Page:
County commissioners revamp community meetings
By Rudy Hemmann
Third District County Commissioner Tom Donnelly had only himself to act as featured speaker at the final Citizens Information Meeting which was held the morning of Wednesday, Feb. 27, 2019. However, he was not at a loss for words.
He began by thanking all residents of the Berthoud area who made it a point to attend his monthly informational meetings – even though the 8:30 a.m. start time of the sessions was not the most convenient time for many people to attend.
“After nearly a decade of Citizen Meetings … the 2019 Board of County Commissioners (BOCC) are updating their public engagement plan to best respond to the changing community and provide new opportunities for residents to interact with their elected commissioners.”
“Beginning in March the BOCC will host a two-hour interactive public meeting once every other month called the Commissioners Open House.”
In addition to Commissioners Open House, each commissioner will host their own individual small group meetings with community members in their districts. Donnelly will join the mayors in his district to host informal discussions with the public.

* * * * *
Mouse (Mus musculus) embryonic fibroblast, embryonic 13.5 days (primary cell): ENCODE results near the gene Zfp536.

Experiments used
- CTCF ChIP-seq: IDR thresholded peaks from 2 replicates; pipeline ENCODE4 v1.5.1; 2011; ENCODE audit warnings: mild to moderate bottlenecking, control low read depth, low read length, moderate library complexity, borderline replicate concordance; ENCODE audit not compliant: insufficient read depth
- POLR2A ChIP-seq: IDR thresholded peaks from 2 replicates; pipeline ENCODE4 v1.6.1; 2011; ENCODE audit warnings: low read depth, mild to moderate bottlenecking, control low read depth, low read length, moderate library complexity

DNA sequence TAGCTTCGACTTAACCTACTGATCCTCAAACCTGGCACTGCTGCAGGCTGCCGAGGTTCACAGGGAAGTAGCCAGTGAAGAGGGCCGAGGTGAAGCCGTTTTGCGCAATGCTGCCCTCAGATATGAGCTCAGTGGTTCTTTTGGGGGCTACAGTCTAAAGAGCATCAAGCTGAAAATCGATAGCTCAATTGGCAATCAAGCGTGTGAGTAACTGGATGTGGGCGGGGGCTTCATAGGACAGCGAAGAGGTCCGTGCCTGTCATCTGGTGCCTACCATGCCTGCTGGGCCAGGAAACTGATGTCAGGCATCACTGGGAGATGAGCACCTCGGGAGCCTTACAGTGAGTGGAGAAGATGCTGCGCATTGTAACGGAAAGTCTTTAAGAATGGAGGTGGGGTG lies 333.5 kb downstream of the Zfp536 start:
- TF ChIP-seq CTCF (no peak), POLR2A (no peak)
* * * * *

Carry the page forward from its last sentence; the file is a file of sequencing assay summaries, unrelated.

The new schedules and formats for the community meetings will begin this month (March 2019). The first joint meeting with Donnelly and Karspeck has not been scheduled. The Surveyor staff has been assured the newspaper will be informed when the meeting schedule is firmed up.
Donnelly saved approximately the last half of the session to discuss any topic of interest to those in attendance.
Two rural residents of the county complained about an explosive substance (Tannerite) being set off by a neighbor who lives on a property close to theirs. They were wondering if anything could legally, by way of a noise ordinance or some other vehicle, be done by the county to curb the use of the product.
Donnelly also spoke about the Interstate 25 widening which is currently underway. He explained Larimer County municipalities and other northern Colorado governmental entities had offered $60 million to entice the Colorado Department of Transportation (CDOT) to complete the third lane stretch of the interstate from the north Fort Collins (Highway 14) interchange to the south Loveland (Highway 402) interchange. This left approximately 12 miles of interstate still to be completed.
CDOT refers to the relatively short highway projects as “missing mile projects,” and works toward getting these short projects “closing the missing mile projects.” Donnelly stated the desire of CDOT has worked in favor of obtaining funding to complete the relatively short section between Highway 402 and the Mead interchange.
Watch the Surveyor for information regarding the promised joint meeting with Commissioner Donnelly and Mayor Karspeck.
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